Last month the United States celebrated Women’s History month. We’ll be continuing the conversation on women’s history in this blog post by discussing intersectional feminism. Intersectionality refers to the study of intersecting social identities and the systems that work to oppress, discriminate, and control minority identities. Intersectionality can be thought of in terms of religion, disability, social class, nationality, race, gender, and more. In terms of feminism, intersectionality draws attention to the fact that many minorities have been marginalized and dismissed by the feminist movement, particularly black women in America. Kimberlé Williams Crenshaw, who coined the term intersectionality in 1989, defines intersectional feminism as “The view that women experience oppression in varying degrees of intensity. Cultural patterns of oppression are not only interrelated, but are bound together and influenced by the intersectional systems of society.”
Feminism began as a white woman’s movement. Throughout history black women’s struggles have been disregarded by much of the feminist movement. Black women not only have to fight misogyny and stereotypes about their gender, but they also have a massive uphill battle fighting systemic racism daily. Only recently has intersectionality really begun to enter the public conversation surrounding feminism, despite existing for decades.
Learn more about how you can continue the conversation on intersectional feminism by checking out these books at your NCTC campus library.
Florynce “Flo” Kennedy: The Life of a Black Feminist Radical by Sherie M. Randolph (Gainesville) KF 373 .K45 R36 2015
Florynce “Flo” Kennedy was a leader of the Black Power and feminist movements. A bold and controversial figure, this biography documents her upbringing and strong political influence. Kennedy was not a reactionary, but a proactive educator of white feminists. She worked tirelessly to build bridges between the struggles of racism and sexism, bringing her knowledge and leadership skills from the Black Power movement to her work.
Skin Deep: Black Women and White Women Write about Race edited by Marita Golden (Flower Mound & Corinth) E 185.86 .S6 1996
This series of essays explores a wide range of racial issues between black and white women. Topics covered include concepts of self-identity, friendship, raising children, competition, strength, and the insidiousness of racism. Contributors include Joyce Carol Oates, bell hooks, Naomi Wolf, Alice Walker, and Toni Morrison among many others.
When and Where I Enter: The Impact of Black Women on Race and Sex in America by Paula Giddings (Bowie) E 185.86 .G49 1985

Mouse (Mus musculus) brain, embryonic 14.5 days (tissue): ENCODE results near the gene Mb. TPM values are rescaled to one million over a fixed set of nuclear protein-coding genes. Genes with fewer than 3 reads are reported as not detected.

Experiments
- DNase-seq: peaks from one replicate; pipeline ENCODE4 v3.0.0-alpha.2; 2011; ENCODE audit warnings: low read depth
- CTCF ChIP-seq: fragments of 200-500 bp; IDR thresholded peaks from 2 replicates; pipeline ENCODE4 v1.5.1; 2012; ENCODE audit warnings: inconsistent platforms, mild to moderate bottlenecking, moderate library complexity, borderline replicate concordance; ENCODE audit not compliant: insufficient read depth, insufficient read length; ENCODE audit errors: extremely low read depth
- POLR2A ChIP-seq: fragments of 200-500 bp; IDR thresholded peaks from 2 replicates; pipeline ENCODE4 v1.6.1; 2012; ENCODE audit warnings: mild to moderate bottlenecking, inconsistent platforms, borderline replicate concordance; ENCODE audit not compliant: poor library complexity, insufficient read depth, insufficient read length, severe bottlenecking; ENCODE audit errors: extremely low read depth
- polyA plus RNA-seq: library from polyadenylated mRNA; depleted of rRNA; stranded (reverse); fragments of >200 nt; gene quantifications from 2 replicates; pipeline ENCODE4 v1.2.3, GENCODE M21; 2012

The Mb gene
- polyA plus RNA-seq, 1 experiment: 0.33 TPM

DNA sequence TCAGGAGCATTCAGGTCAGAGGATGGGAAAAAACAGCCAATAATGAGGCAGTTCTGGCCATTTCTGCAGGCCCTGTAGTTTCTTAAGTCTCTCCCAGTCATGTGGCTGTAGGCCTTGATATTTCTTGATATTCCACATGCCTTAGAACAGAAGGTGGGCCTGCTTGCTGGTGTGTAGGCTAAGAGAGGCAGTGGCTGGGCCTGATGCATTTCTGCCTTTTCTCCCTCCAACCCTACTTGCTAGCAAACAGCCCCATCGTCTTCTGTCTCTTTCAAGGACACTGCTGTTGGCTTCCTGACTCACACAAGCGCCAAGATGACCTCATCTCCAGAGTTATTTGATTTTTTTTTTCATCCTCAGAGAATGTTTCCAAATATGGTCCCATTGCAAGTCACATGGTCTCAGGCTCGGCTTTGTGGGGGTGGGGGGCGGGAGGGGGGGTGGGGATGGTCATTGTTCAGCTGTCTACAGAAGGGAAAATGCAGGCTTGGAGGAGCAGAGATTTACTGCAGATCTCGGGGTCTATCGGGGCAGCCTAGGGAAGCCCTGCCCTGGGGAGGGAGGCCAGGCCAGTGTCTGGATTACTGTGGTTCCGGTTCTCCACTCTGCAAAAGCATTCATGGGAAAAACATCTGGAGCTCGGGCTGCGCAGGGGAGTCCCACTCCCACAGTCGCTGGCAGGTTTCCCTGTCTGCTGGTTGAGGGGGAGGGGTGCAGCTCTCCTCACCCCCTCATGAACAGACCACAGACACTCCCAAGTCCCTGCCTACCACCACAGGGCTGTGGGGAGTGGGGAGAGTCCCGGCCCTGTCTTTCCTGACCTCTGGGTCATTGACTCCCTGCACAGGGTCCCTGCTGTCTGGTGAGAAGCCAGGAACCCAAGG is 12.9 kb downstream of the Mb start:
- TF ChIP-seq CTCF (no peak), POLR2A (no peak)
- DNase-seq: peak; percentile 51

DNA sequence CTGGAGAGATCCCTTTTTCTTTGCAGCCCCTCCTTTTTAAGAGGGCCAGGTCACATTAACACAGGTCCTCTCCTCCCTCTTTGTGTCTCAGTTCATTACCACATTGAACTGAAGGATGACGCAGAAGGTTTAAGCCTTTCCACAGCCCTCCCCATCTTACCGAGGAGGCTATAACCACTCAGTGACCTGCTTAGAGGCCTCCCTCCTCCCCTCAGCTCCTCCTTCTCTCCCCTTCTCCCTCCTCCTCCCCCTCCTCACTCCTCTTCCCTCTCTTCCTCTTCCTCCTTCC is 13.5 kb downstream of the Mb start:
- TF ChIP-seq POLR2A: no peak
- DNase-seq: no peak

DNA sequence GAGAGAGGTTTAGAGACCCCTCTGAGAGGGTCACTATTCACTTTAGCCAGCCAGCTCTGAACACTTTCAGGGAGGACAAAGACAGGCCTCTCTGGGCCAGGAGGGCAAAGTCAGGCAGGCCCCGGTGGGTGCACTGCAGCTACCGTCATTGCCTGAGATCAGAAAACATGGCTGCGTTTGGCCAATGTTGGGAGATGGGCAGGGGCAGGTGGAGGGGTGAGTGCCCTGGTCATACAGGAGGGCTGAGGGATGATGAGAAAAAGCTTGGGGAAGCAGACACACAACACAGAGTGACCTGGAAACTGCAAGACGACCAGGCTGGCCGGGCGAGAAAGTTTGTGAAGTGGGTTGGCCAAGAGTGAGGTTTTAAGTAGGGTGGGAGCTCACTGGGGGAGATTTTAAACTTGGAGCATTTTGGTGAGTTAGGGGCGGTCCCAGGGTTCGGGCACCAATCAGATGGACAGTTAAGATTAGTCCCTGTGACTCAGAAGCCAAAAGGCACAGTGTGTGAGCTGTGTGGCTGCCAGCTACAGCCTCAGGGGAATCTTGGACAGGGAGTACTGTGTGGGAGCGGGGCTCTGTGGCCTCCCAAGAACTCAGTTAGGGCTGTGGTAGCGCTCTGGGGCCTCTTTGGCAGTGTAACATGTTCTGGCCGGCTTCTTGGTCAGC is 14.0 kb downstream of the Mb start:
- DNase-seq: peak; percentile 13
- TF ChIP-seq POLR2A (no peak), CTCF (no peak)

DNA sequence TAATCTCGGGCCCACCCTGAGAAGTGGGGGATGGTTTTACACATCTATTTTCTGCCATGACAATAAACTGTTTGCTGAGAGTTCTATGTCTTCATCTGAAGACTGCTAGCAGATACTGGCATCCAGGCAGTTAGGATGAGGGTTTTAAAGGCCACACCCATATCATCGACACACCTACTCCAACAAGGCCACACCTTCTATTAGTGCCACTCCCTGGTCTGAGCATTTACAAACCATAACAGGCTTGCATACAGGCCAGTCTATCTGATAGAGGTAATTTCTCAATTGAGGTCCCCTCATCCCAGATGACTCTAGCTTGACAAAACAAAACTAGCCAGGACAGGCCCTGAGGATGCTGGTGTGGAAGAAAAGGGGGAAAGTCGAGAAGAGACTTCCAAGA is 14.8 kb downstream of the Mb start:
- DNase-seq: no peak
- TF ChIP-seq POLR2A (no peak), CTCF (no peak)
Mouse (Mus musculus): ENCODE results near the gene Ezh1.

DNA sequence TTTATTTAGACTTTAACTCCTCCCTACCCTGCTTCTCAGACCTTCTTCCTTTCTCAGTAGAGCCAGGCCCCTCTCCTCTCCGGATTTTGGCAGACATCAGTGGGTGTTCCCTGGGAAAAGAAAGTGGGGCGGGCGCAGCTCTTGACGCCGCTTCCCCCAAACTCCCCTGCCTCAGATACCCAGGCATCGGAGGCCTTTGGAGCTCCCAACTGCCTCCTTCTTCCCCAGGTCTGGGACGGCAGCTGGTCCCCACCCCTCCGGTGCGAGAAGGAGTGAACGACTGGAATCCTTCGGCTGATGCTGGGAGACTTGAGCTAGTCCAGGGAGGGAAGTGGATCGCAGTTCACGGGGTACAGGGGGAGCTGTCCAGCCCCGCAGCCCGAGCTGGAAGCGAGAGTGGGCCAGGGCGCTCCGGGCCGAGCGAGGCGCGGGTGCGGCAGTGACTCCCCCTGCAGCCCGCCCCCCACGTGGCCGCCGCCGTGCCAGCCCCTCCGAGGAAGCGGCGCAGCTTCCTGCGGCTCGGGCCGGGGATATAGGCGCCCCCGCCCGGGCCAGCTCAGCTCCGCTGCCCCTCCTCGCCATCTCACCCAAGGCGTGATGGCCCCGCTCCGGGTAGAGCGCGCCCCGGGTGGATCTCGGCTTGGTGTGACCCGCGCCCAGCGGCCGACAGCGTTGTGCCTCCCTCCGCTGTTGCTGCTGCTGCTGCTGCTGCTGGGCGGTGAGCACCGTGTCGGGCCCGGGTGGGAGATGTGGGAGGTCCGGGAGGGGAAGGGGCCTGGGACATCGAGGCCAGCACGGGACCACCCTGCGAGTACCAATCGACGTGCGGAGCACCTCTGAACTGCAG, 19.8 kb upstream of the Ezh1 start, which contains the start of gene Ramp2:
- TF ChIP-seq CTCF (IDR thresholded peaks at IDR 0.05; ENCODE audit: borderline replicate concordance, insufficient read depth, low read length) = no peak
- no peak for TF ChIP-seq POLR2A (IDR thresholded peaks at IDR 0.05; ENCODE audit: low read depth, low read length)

When and Where I Enter documents the enormous influence black women have had on both race and women’s movements throughout American history. Author Paula Giddings uses original sources including letters, speeches, and diaries to reveal how numerous black women have overcome and transcended sexist and racist actions and attitudes from white feminists, black male leaders, and others.
Southern Black Women in the Modern Civil Rights Movement by Bruce A. Glasrud (Corinth) E 185.92 .S682 2013
This book documents the many black women that were crucial to the Civil Rights movement in the South. Protesting, mobilizing, energizing others, and serving as organizational and grassroots leaders, these women made a significant impact on their community and on the Civil Rights movement at large. The media and white politicians did not acknowledge the efforts and work of these black women, and only recently have historians begun to recognize their contributions. Southern Black Women in the Modern Civil Right Movement is a first of its kind, winning the 2013 Texas State Historical Association’s Liz Carpenter Award for Research in the History of Women.
Black Texas Women: 150 Years of Trial and Triumph by Ruthe Winegarten (Corinth) E 185.93 .T4 W55 1995
The first book of its kind, Black Texas Women presents a comprehensive history of the contributions black women have made in Texas over the past 150 years. The contributions detailed within include black Texas women’s work within the education system, the work force, religion, politics, community building, civil rights, and much more.
Black Women in White America: A Documentary History by Gerda Lerner (Gainesville & Corinth) E 185.86 .L4 1972
The recipient of the 2002 Bruce Catton Prize for Lifetime Achievement in Historical Writing, this collection of primary documents describes the lives, struggles, and ambitions of black women from the American colonial period up to the 1970’s. Their stories are told in their own words – stories of systemic racism, economic hardship, violence, stories of heroism, grassroots community organization, and community- and self-empowerment. Black Women in White America adds a powerful and enriching understanding of our history as Americans.
–Contributed by Michelle McLaughlin, Librarian, Corinth Campus